Raise awareness and challenge preconceptions
I love to write to raise awareness about different topics that the general public may be unaware of. Fortunately most people don’t know what it’s like to live with a chronic condition, especially when many of the symptoms are invisible. So I try to explain what that’s like so that people have more of an insight, because there are actually many people living with all sorts of ‘hidden’ illnesses and it would be great if there was more of a wider understanding.
I like to try and challenge preconceptions too. Following my experience of bereavement, both personally and through the charity I run, I realise that the general understanding of grief and more specifically how children grieve is often misunderstood. I hope that some of the blogs raise awareness about the needs of these children and families and how we are seeking ways to meet them.
It’s also a good way of talking about issues that are often more difficult to discuss face to face, like mental health issues. It’s a whole lot easier to write it down and share than it is to drop it into a conversation, but it means that people who are experiencing similar difficulties know they’re not alone and might even feel able to ask for help or at least talk about how they are feeling with someone else.
It is also a good platform to raise awareness about political issues like changes to the benefits system, the NHS and education. I get to vent my spleen about injustices!
I’ll be honest, I do find writing therapeutic. I have developed a love of writing that I’ve never had before. Iwrite privately for my eyes only too, I don’t share everything publicly, but there are occasions that I think it’s worth sharing a version of my thoughts more widely.
However, these blogs are not me spilling all of my innermost thoughts onto the screen, they are the edited, relevant highlights. It is therapeutic as in positive and helpful, but not therapy as in treatment. I firmly believe that the internet is not the place the bare your soul, but I think a little self disclosure can be helpful.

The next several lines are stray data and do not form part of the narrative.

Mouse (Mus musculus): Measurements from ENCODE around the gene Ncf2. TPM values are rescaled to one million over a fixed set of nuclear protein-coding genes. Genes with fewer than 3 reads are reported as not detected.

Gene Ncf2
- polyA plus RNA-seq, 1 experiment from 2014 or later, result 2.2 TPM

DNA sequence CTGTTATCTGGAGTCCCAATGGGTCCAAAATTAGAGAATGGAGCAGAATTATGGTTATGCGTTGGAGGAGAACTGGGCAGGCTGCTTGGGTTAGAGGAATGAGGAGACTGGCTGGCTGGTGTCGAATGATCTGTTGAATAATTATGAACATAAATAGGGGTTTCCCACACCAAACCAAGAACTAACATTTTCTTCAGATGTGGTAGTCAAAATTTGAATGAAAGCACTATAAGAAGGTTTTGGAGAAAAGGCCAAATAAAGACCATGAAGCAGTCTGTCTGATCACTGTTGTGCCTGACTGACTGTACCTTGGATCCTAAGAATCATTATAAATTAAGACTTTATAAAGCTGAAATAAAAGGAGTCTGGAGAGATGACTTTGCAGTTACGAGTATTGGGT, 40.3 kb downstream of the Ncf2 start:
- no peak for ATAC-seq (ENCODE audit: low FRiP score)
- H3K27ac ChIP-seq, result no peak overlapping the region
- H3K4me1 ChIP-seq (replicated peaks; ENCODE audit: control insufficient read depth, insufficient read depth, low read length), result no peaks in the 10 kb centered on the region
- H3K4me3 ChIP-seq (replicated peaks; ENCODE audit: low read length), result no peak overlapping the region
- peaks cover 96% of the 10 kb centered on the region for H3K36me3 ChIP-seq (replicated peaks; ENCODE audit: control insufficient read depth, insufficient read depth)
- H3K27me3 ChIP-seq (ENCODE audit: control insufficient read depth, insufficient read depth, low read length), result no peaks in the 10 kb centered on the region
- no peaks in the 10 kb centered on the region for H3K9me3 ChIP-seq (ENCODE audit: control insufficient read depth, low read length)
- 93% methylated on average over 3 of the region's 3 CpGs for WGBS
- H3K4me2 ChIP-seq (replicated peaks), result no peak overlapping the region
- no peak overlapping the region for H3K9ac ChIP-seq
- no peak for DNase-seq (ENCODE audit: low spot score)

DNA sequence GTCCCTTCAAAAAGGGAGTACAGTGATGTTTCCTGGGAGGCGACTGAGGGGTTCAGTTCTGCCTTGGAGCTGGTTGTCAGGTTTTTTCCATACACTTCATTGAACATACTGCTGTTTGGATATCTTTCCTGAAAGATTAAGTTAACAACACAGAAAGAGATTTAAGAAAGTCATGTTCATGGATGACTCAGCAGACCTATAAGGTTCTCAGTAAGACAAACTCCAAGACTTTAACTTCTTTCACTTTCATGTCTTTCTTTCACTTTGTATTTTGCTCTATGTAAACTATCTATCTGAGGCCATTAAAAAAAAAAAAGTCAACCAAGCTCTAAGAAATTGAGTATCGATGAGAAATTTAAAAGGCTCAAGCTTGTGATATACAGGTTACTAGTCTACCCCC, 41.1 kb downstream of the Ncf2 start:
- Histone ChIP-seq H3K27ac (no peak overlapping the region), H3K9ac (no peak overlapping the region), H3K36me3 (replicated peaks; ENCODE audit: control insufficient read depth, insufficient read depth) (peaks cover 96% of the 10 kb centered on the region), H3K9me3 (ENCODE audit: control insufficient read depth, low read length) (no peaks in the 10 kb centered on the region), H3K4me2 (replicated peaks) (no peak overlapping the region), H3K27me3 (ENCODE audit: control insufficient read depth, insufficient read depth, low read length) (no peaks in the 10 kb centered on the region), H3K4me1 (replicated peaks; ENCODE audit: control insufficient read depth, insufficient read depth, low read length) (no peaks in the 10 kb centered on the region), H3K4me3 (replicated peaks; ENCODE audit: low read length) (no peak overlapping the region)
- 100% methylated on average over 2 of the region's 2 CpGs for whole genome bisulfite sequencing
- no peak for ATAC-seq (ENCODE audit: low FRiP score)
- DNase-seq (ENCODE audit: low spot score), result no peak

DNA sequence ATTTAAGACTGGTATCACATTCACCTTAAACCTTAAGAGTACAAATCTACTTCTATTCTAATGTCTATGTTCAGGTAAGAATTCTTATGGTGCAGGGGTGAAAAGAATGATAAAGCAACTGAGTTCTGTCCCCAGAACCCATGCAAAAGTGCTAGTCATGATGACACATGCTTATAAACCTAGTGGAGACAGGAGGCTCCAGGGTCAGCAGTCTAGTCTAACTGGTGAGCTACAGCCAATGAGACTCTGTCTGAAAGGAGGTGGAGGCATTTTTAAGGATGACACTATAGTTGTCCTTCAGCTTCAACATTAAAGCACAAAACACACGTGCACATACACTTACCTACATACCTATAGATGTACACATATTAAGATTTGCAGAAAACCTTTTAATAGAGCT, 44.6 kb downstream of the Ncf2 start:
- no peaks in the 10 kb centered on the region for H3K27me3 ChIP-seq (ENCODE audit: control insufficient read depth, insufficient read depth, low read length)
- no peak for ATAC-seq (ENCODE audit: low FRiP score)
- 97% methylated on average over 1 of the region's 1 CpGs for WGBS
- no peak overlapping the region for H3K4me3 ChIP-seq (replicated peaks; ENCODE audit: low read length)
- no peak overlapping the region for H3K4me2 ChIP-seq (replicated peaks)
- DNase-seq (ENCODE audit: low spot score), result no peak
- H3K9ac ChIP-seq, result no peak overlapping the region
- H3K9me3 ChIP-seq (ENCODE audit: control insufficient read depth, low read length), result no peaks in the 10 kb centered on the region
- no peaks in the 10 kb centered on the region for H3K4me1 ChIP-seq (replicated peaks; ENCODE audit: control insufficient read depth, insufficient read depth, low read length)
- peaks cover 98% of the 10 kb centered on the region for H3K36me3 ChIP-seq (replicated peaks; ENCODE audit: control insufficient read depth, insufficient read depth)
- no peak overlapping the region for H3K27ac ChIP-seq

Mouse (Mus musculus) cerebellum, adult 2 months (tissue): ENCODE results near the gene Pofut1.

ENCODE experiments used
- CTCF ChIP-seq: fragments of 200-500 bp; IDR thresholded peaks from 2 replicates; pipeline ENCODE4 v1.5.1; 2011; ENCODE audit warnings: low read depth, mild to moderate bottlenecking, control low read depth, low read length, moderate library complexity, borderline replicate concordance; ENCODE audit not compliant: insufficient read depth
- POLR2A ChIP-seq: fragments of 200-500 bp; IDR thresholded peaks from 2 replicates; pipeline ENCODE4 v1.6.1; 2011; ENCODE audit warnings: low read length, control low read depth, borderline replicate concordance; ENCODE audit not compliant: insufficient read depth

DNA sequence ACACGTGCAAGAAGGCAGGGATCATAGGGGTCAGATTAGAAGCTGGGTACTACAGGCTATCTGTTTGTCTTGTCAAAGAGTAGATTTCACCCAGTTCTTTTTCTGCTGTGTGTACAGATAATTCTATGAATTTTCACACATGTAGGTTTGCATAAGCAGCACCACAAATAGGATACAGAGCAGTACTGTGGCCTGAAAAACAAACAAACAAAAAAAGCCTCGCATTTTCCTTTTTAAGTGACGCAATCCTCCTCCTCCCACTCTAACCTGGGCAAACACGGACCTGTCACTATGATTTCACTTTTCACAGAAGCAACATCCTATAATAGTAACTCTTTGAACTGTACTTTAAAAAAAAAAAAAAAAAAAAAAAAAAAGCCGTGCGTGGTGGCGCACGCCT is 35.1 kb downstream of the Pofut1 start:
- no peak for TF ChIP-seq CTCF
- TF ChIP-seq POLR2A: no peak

Because I have been encouraged to!
It’s all your fault! I wrote my first blog to mark World MS Day and was overwhelmed by the positive feedback I received from people…not just my friends (who have to be nice…it’s in the job description), but even some people I didn’t know!! So I thought I’d give it another go and that was well received too! So, it grew from there. I don’t publish blogs regularly, but more as topics arise and whilst the feedback remains positive I’ll keep doing it 🙂
I never felt I was very good at writing at school. I got a respectable B in my GCSE (and we won’t mention the A level result) but I was never confident in my ability. I got an ok degree, but again the writing didn’t come easily. It was always a challenge to reach the word count required for essays, but now I often have to cut down what I write because it’s too long! I think I found it difficult because it felt like it was all opinions about stuff that didn’t really matter. Whereas this stuff does matter. It matters that people going through tough times don’t feel alone. It matters that people have a better understanding of disability and grief and lone parenting. And if sharing a little of my experience provides an insight into those areas or helps to reassure someone in a similar situation then I think it’s worth it.
So what’s next? More of the same I think. I will continue to write about topics, causes and ideas as and when they arise. Regular readers will know I have been asked to write guest blogs for the national charity MS-UK, so that’s an exciting opportunity too. They say everyone has a book in them, I’m not sure about that, but a few hundred words in a blog? That I can do.
As this quote that circulates on social media suggests, people often don’t know what to say to the bereaved. They don’t want to mention the person who has died in case it causes upset and reminds them that their loved one has gone. Whereas the reality is, of course, that they never forget. They are reminded every day by the empty chair at the table, when they climb into bed alone at the end of the day or when their dad isn’t there to watch the match.
It is one of the last taboos. We don’t like to talk about death or we speak about it in hushed tones. This is particularly the case with children. We don’t like to mention death even though it is the most inevitable part of life. And for the children who are in the devastating situation of having experienced the loss of someone close to them at a young age, we often don’t know what to do for the best. We don’t like to mention it. There is often talk about the resilience of children in the face of tragedy, which implies that they should bounce back and move on. That if we fill their lives with busyness and positivity that they won’t notice that the significant person is missing. That they won’t remember the trauma of watching someone they love fade away or the shock of finding out that someone integral to their life has disappeared forever, with no warning. But this is obviously not the case. You can stuff their days full of dance classes and football matches, play dates and trips to the park, trying to fill every minute with activity, but the loss will still be there to deal with.